And the women:
Listening to the FasterSkier podcast today, Topher and Nat discussed the notion that the Canadian men frequently seem to struggle early in the season. If we’re talking about how “the Canadian men” perform on the WC level, let’s focus on Kershaw, Harvey and Babikov, since they’ve been the “regulars” on the WC circuit for the longest stretch of time.
I present the following graphs with no commentary. Nat and Topher can draw whatever conclusions they please.
Starting with Kershaw:
We’re looking simply at finishing place so that we can put everything on the same scale, and hence on the same graph. Thirtieth place is marked with the red line. Next, Harvey: Read more
Continuing on with some notes about the World Cup opener in Gällivare last weekend.
It’s always the case in a season opener that much will be made of a handful of people who had unexpectedly good or bad races. Usually, this is an overreaction. But let’s play that game anyway and look at two skiers chosen more or less at random: Andrew Musgrave and Justyna Kowalczyk.
This is a graph of each of their major international results over different points in the season, with the Gällivare race highlighted in red. As you can see, Kowalczyk seems to have a bit of a tendency to start off fairly slow (I believe she said as much herself after this weekend’s race). Still, her Gällivare race was somewhat worse than usual for her, even this early in the season.
On the other hand, Andrew Musgrave tends to display the opposite trend, skiing considerably faster early in the season than late. And, like Kowalczyk, his race in Gällivare was unusually good for him, even granting his overall trend throughout the course of a season.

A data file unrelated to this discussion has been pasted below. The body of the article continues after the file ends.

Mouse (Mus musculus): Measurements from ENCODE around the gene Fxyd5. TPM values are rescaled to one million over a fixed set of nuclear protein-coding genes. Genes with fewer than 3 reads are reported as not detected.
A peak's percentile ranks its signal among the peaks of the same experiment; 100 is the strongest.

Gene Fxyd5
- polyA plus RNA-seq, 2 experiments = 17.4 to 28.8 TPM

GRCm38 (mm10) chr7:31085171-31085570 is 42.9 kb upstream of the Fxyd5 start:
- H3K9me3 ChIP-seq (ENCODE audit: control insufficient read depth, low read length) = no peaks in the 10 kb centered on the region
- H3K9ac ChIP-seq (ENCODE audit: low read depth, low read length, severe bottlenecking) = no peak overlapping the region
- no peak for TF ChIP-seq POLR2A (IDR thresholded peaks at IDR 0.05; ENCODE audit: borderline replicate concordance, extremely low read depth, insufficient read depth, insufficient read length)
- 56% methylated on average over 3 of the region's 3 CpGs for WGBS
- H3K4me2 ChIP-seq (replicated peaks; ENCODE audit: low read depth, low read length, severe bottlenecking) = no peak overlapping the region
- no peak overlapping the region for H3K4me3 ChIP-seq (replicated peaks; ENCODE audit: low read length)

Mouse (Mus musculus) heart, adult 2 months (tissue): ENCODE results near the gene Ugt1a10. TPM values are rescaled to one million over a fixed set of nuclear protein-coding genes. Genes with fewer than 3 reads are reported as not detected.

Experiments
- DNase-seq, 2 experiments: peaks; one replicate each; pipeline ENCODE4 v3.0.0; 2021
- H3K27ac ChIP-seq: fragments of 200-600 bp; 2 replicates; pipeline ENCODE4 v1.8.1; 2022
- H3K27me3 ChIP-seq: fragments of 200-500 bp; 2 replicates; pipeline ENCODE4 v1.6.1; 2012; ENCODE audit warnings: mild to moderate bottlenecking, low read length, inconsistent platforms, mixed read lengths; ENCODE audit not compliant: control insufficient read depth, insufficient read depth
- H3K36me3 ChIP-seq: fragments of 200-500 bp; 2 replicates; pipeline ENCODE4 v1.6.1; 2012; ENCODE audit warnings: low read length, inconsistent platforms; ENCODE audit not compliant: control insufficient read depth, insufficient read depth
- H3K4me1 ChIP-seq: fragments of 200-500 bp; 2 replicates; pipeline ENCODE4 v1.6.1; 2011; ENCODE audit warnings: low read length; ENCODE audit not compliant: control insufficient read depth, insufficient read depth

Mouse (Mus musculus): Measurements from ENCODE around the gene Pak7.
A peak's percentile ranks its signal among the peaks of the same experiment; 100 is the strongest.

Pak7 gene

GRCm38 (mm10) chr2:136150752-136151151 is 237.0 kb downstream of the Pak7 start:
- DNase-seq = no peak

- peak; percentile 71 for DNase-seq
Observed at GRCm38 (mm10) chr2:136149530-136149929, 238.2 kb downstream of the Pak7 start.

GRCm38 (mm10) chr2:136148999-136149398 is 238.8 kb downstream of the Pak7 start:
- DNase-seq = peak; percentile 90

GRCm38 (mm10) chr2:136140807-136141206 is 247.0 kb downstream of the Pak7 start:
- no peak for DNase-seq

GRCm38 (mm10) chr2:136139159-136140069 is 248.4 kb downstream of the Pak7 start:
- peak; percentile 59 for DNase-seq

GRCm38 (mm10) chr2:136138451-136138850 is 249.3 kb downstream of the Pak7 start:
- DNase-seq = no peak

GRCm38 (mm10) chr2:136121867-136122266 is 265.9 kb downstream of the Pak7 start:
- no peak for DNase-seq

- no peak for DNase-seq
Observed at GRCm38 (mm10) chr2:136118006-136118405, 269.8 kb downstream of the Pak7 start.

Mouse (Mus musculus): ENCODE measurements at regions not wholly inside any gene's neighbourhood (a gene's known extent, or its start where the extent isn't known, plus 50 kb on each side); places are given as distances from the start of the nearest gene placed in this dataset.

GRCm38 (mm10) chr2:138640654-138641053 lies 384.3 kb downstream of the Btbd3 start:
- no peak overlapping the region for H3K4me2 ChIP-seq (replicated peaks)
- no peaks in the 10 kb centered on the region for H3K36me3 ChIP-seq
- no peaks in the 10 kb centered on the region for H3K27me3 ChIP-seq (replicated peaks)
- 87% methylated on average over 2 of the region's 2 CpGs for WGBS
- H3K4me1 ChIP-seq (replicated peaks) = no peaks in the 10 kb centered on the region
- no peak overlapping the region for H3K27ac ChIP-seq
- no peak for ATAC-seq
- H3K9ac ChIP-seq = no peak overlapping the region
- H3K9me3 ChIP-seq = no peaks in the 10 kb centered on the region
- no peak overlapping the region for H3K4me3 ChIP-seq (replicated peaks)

US Women’s Depth
The relay aside, the US women displayed a level of team depth in Saturday’s individual race that we really haven’t seen in a distance race in a long time. The US (men or women) have only placed two skiers in the top ten in a distance race twice since 1992: the Gällivare 10k freestyle, and the 2.5k prologue at the World Cup Finals last season (Kikkan Randall was 7th, Jessie Diggins was 8th). And the prologue probably doesn’t even really count as a “real” distance race for many people…
The Canadians, of course, have managed to place two skiers in the top ten much more frequently. The Canadian men (mostly Harvey and Kershaw, of course) have done this 16 times, and the women two times (Beckie Scott and Sara Renner). Only two of those races (both men’s events) were short, prologue style events, and there is a healthy mix of classic, freestyle and pursuits in the mix. Not terribly surprising, given Harvey and Kershaw’s ability to contend for the WC overall title recently.
Finally, just as a reminder that when it comes to the World Cup women’s field, it’s Norway’s world and we just live in it. The individual race on Saturday saw 10 Norwegians in the top 30. Then Sweden with 6 in the points, followed by Finland with 5. The rest was rounded out by the US (3), Russia (3), Germany (2) and Poland (1).
And of course who couldn’t notice that the times on Saturday was extraordinarily fast? How extraordinarily fast? Well, I’ll tell you:
Those are the top 15 times for (almost) all men’s 15k freestyle races and (almost) all women’s 10k freestyle races. I’ve omitted the handful of men’s 15k handicap start events, since the times from those are always a little wacky. Also, there’s a single women’s 10k from 1995 that happens to be one of my “problem races”. The FIS website says that it was a 10k, but the times are all well over 40 minutes. The men did a 15k that same weekend, with reasonable looking times (mid-30s), so I’m not sure what’s up.